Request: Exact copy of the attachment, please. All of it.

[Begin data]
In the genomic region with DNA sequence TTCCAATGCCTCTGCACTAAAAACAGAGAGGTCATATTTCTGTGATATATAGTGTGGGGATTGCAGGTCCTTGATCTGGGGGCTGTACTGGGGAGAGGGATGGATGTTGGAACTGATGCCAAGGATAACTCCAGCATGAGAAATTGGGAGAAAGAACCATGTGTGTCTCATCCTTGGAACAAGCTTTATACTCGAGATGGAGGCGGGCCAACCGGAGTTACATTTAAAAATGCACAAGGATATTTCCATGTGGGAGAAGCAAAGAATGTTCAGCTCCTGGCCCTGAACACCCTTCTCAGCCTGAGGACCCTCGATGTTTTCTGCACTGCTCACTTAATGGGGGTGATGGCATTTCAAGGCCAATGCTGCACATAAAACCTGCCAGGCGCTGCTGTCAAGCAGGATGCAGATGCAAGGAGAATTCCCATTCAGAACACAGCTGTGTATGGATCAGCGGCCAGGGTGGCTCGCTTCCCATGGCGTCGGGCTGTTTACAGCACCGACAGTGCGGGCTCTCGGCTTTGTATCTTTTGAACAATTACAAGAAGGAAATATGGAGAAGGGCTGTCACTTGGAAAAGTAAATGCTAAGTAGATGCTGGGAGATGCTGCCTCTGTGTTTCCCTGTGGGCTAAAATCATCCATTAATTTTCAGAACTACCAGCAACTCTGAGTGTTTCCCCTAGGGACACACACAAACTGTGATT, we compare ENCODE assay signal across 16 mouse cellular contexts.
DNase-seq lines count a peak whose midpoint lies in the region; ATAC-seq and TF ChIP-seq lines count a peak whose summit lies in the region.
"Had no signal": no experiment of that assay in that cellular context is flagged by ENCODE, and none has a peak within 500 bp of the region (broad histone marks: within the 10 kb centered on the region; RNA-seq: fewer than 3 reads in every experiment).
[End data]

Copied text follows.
In the genomic region with DNA sequence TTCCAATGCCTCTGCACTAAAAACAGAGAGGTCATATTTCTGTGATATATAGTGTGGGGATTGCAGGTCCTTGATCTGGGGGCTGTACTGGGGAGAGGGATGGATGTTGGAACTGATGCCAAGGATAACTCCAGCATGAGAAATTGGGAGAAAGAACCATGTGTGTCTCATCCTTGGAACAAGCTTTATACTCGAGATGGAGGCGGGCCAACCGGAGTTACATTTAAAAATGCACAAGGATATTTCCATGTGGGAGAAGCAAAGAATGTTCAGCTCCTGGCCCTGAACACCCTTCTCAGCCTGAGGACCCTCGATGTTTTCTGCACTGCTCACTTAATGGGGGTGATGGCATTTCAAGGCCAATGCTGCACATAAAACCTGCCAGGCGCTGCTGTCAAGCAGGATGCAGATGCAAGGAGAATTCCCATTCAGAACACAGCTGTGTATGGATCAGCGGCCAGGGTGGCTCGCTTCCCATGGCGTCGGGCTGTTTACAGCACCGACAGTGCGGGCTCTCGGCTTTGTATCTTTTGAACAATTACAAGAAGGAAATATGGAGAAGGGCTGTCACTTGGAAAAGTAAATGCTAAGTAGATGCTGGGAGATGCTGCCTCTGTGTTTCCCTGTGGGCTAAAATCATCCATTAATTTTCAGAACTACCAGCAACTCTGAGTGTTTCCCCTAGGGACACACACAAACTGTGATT, we compare ENCODE assay signal across 16 mouse cellular contexts.
DNase-seq lines count a peak whose midpoint lies in the region; ATAC-seq and TF ChIP-seq lines count a peak whose summit lies in the region.
"Had no signal": no experiment of that assay in that cellular context is flagged by ENCODE, and none has a peak within 500 bp of the region (broad histone marks: within the 10 kb centered on the region; RNA-seq: fewer than 3 reads in every experiment).